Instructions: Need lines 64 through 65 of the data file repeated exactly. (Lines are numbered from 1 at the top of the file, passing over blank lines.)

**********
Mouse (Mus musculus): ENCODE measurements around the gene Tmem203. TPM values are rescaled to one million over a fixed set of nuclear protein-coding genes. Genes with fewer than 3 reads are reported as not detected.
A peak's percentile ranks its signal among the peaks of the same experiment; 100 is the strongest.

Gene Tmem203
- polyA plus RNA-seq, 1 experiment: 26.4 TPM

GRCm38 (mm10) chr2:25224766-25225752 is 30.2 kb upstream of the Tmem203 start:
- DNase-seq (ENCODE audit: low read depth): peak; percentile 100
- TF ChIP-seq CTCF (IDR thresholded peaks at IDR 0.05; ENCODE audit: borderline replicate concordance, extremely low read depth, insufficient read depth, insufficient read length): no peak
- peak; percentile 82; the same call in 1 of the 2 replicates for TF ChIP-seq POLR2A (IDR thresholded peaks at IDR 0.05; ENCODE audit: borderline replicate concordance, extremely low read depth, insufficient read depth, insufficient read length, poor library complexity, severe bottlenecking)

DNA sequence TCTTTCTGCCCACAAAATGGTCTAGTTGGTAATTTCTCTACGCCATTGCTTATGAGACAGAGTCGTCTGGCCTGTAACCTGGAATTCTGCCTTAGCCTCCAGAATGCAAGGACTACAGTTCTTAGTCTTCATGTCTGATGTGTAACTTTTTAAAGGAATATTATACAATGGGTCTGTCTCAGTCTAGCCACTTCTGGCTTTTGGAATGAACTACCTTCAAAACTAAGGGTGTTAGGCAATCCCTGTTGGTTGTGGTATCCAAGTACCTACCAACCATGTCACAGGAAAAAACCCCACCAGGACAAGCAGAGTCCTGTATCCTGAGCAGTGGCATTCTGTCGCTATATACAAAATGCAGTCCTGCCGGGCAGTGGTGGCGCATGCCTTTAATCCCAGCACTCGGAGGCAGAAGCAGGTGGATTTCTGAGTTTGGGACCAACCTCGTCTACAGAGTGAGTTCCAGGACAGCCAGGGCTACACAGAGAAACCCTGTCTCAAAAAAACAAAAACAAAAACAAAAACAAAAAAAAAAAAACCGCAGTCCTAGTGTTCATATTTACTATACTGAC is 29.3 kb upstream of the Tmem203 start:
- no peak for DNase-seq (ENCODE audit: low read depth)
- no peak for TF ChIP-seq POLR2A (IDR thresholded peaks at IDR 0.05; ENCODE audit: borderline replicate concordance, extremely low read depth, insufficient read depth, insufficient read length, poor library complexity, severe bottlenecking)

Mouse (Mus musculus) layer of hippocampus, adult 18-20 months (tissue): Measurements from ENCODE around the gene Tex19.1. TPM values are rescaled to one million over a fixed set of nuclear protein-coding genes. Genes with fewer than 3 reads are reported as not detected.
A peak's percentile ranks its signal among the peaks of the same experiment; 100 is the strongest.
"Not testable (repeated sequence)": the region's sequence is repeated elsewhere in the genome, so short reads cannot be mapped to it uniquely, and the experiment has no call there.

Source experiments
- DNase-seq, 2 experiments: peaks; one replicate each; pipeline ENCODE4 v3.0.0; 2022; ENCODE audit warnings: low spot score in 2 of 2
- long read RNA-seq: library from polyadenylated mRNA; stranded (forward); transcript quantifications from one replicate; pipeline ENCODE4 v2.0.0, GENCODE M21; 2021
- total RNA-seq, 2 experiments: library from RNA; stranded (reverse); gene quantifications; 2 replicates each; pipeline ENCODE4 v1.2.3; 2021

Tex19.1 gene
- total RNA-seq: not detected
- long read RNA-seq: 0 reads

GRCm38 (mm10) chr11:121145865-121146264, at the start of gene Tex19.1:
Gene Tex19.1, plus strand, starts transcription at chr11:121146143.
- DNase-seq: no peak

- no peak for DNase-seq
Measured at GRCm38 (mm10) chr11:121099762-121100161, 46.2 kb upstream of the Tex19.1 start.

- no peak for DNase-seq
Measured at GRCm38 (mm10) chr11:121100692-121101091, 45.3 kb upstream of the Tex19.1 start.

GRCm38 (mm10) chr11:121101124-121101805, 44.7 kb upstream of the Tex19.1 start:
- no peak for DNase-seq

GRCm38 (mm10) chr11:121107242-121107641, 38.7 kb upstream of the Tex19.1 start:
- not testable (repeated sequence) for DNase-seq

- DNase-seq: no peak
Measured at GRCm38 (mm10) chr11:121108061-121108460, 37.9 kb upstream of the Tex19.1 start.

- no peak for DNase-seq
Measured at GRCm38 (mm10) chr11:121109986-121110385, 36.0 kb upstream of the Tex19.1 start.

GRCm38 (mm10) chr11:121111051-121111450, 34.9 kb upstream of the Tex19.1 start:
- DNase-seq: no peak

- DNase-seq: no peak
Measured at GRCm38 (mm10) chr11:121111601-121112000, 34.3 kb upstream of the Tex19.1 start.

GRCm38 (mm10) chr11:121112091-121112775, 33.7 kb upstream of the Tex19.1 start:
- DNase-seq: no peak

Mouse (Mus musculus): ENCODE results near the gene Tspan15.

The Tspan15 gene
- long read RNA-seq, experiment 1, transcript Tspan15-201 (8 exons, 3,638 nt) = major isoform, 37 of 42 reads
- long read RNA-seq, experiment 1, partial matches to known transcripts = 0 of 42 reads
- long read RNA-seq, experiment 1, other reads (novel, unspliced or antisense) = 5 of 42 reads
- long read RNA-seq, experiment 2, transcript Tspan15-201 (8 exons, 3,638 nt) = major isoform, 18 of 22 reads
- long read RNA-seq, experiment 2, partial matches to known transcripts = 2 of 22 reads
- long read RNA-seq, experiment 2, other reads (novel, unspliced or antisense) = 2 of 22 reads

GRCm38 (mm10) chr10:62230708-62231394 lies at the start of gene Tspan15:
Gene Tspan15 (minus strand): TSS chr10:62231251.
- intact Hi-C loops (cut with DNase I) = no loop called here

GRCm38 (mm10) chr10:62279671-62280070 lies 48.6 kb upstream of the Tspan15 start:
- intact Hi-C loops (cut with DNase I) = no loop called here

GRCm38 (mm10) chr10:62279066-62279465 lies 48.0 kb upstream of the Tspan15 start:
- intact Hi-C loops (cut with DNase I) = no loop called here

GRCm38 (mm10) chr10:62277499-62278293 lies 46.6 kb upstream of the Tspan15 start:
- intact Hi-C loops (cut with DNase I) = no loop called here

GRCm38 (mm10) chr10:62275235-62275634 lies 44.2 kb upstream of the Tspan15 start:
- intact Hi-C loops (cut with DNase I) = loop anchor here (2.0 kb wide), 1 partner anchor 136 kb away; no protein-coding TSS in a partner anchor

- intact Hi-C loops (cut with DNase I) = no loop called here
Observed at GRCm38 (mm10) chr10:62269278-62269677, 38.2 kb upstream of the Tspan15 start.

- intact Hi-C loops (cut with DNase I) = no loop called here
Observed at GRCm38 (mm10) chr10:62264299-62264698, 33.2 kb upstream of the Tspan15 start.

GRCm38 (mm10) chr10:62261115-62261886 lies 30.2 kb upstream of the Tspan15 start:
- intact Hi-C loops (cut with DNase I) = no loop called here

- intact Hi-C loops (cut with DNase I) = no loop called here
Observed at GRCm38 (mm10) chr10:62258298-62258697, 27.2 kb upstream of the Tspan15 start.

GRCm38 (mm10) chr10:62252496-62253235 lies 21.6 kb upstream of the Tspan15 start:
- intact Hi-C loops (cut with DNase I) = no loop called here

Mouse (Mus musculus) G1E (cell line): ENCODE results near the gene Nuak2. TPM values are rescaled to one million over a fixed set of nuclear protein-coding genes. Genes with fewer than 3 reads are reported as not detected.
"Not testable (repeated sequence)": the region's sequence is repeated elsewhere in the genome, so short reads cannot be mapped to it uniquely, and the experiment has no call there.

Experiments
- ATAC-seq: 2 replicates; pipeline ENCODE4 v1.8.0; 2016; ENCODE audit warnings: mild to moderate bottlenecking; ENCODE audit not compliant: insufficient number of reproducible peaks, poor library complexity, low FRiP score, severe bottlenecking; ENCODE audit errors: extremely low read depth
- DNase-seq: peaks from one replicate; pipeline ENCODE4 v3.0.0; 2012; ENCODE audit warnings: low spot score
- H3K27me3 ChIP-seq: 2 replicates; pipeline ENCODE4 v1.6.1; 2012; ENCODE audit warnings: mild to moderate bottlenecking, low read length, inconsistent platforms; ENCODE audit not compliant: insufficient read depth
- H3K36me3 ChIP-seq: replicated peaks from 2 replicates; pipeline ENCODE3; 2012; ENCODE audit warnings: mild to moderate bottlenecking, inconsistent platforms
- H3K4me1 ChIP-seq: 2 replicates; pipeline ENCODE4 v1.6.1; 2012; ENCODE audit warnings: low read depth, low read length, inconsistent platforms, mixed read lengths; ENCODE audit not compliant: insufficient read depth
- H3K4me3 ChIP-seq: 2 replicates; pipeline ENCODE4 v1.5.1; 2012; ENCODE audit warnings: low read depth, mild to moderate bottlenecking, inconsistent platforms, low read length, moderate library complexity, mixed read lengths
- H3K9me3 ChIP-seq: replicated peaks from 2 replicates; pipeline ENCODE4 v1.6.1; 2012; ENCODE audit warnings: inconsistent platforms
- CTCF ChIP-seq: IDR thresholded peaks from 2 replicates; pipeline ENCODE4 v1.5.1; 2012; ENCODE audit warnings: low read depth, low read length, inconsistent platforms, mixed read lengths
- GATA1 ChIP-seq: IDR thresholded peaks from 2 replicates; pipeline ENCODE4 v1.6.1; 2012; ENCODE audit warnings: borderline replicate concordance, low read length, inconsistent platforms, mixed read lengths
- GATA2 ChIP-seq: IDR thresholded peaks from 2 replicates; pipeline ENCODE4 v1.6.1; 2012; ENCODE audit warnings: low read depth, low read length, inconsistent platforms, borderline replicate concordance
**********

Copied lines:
- intact Hi-C loops (cut with DNase I) = no loop called here
Observed at GRCm38 (mm10) chr10:62264299-62264698, 33.2 kb upstream of the Tspan15 start.